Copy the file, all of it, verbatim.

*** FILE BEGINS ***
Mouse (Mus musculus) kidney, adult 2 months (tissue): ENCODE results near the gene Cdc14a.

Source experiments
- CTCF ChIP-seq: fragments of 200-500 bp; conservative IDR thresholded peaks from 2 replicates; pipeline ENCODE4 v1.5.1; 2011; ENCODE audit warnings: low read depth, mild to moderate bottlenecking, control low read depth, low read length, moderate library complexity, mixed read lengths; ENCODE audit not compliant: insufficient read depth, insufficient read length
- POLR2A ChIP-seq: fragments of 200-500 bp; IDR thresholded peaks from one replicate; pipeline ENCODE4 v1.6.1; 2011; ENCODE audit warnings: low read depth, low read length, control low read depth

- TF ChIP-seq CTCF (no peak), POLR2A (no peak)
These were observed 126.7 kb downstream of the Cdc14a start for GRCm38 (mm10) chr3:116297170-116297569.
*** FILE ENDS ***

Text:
Mouse (Mus musculus) kidney, adult 2 months (tissue): ENCODE results near the gene Cdc14a.

Source experiments
- CTCF ChIP-seq: fragments of 200-500 bp; conservative IDR thresholded peaks from 2 replicates; pipeline ENCODE4 v1.5.1; 2011; ENCODE audit warnings: low read depth, mild to moderate bottlenecking, control low read depth, low read length, moderate library complexity, mixed read lengths; ENCODE audit not compliant: insufficient read depth, insufficient read length
- POLR2A ChIP-seq: fragments of 200-500 bp; IDR thresholded peaks from one replicate; pipeline ENCODE4 v1.6.1; 2011; ENCODE audit warnings: low read depth, low read length, control low read depth

- TF ChIP-seq CTCF (no peak), POLR2A (no peak)
These were observed 126.7 kb downstream of the Cdc14a start for GRCm38 (mm10) chr3:116297170-116297569.